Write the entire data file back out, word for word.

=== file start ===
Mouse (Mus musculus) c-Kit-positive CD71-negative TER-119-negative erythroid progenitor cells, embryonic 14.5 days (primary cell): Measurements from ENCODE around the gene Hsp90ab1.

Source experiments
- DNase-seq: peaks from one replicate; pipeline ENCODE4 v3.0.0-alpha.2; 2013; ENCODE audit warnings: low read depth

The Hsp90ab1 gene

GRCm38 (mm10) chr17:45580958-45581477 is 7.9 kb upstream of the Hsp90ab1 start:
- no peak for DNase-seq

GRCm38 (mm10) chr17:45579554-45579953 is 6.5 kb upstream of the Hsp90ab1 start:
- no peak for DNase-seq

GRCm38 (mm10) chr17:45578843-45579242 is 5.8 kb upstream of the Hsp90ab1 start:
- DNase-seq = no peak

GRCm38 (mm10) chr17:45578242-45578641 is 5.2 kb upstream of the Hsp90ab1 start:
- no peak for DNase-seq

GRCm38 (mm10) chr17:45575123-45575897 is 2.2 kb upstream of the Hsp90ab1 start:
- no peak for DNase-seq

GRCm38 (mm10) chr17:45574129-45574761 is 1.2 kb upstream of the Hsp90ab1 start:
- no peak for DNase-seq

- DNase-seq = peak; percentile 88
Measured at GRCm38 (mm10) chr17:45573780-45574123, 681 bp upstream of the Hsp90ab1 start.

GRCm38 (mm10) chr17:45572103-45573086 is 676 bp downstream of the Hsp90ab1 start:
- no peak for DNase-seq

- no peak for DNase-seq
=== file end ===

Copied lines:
Mouse (Mus musculus) c-Kit-positive CD71-negative TER-119-negative erythroid progenitor cells, embryonic 14.5 days (primary cell): Measurements from ENCODE around the gene Hsp90ab1.

Source experiments
- DNase-seq: peaks from one replicate; pipeline ENCODE4 v3.0.0-alpha.2; 2013; ENCODE audit warnings: low read depth

The Hsp90ab1 gene

GRCm38 (mm10) chr17:45580958-45581477 is 7.9 kb upstream of the Hsp90ab1 start:
- no peak for DNase-seq

GRCm38 (mm10) chr17:45579554-45579953 is 6.5 kb upstream of the Hsp90ab1 start:
- no peak for DNase-seq

GRCm38 (mm10) chr17:45578843-45579242 is 5.8 kb upstream of the Hsp90ab1 start:
- DNase-seq = no peak

GRCm38 (mm10) chr17:45578242-45578641 is 5.2 kb upstream of the Hsp90ab1 start:
- no peak for DNase-seq

GRCm38 (mm10) chr17:45575123-45575897 is 2.2 kb upstream of the Hsp90ab1 start:
- no peak for DNase-seq

GRCm38 (mm10) chr17:45574129-45574761 is 1.2 kb upstream of the Hsp90ab1 start:
- no peak for DNase-seq

- DNase-seq = peak; percentile 88
Measured at GRCm38 (mm10) chr17:45573780-45574123, 681 bp upstream of the Hsp90ab1 start.

GRCm38 (mm10) chr17:45572103-45573086 is 676 bp downstream of the Hsp90ab1 start:
- no peak for DNase-seq

- no peak for DNase-seq